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The Rose of Winter
Posted on : January 9, 2019

Camellia is a significant agricultural crop for the East as C. sinensis leaves are the source of the tea beverage we enjoy today! Most of the tea plants are grown in the cool mountains of China, hence the old saying, “Not for all the tea in China!” The Camellia is also seen as a lucky plant for the Chinese New Year and flowers are used as sacred offerings to the Gods.

Camellias came to America in 1797, from China, and were cultivated in glass houses in Boston, New York and Philadelphia; and offered for sale to the public in 1807 as hot house plants and shortly thereafter as outdoor plants in the South.

One of the locations that planted the Asian beauty was Magnolia Gardens and Plantation (Magnolia-on-the-Ashley) in Charleston, South Carolina founded in 1676 and prior to 1900, Magnolia Gardens had identified and propagated over 350 varieties.  This garden opened to the public in the 1870’s and now has over 25,000 Camellias and 3,000 cultivars.  So how do you say Camellia?  Some pronounce it CA-MEE-YA while others pronounce it as CA-MEAL-YA, and yes both are acceptable!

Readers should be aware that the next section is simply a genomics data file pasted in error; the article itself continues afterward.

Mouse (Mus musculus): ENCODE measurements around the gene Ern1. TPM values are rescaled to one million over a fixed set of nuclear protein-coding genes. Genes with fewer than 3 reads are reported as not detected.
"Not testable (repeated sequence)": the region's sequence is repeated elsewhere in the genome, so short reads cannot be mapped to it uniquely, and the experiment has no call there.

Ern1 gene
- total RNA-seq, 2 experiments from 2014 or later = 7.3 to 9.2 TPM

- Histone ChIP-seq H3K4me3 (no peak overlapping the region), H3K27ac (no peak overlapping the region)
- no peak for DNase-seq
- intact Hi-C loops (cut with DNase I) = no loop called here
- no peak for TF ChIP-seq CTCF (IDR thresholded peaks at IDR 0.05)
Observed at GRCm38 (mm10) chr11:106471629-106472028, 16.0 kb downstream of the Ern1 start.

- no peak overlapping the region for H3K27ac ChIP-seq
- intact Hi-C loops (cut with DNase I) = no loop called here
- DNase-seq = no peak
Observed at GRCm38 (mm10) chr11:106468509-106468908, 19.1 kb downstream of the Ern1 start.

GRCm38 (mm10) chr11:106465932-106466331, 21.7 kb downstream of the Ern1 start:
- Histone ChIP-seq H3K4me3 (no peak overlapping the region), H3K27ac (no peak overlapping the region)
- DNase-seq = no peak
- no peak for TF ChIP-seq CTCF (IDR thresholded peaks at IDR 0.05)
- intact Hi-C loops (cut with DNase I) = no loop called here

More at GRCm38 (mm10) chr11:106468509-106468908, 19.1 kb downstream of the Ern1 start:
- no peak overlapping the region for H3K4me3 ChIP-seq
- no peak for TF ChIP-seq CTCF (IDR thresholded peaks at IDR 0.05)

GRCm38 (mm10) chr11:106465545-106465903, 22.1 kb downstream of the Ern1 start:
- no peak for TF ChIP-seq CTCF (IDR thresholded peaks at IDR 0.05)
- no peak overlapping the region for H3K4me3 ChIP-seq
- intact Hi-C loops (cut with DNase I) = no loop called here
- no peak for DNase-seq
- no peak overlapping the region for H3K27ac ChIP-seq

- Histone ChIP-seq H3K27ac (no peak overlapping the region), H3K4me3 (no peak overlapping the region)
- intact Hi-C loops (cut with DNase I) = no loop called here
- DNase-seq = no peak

Winter is the best time for planting Camellias as they will be in bud and/or blooming, so you can see the color and choose a desired plant.  The exposure for planting should be north or east, never south or west unless adjacent trees filter the hot summer sun.  Soil should be well drained, so I always recommend using expanded shale and Arbor Gate Organic Fertilizer to ensure an excellent start to rooting into the new location.  Do not plant in low drainage areas as once these slow growing evergreens get root rot, they never really recover.

Tip for planting: Dig hole 2 times as wide and 2 times as deep as the root ball of the plant.  After getting the initial soil out, chop and break up the soil in the bottom of the hole as deep as possible, but leave the soil there.  For a 5 gallon plant you would use half of a 40# bag of expanded shale, so you could plant (2) 5 gallon plants with one bag. After loosening and chopping the clay in the bottom of the hole, put ¼ of the bag of shale with 1# (think coffee can) of AG organic fertilizer and mix all together with the native soil.  A great test to understand why you need shale, is grab a handful of native soil and squeeze it, when you open your hand, a clod is what you are left with as you have pressed all the air spaces out of the soil and by adding shale this porous rock keeps the air spaces in the clay soil.  (See article on Mastering Your Soil by me, for more detail on planting, air spaces, and shale)

Back to Camellias!   There are two main species of Camellias grown here; Camellia japonica and Camellia sasanqua and you need to plant both for extended winter bloom!

The most popular Camellia is the C. japonica because of the different flower forms, colors, bi-colors, and 3 month bloom period.  Flower color ranges from white to pink to red and variegated. Variegated flowers can be 2 to 3 different colors with blotches or a single color with artistic cerise striations on the petals. Flower forms are single, semi-double, double, and formal double. Popular varieties are: White by the Gate, Professor Sergeant, Royal Velvet, Debutant, and La. Peppermint, and Vestito Rosso.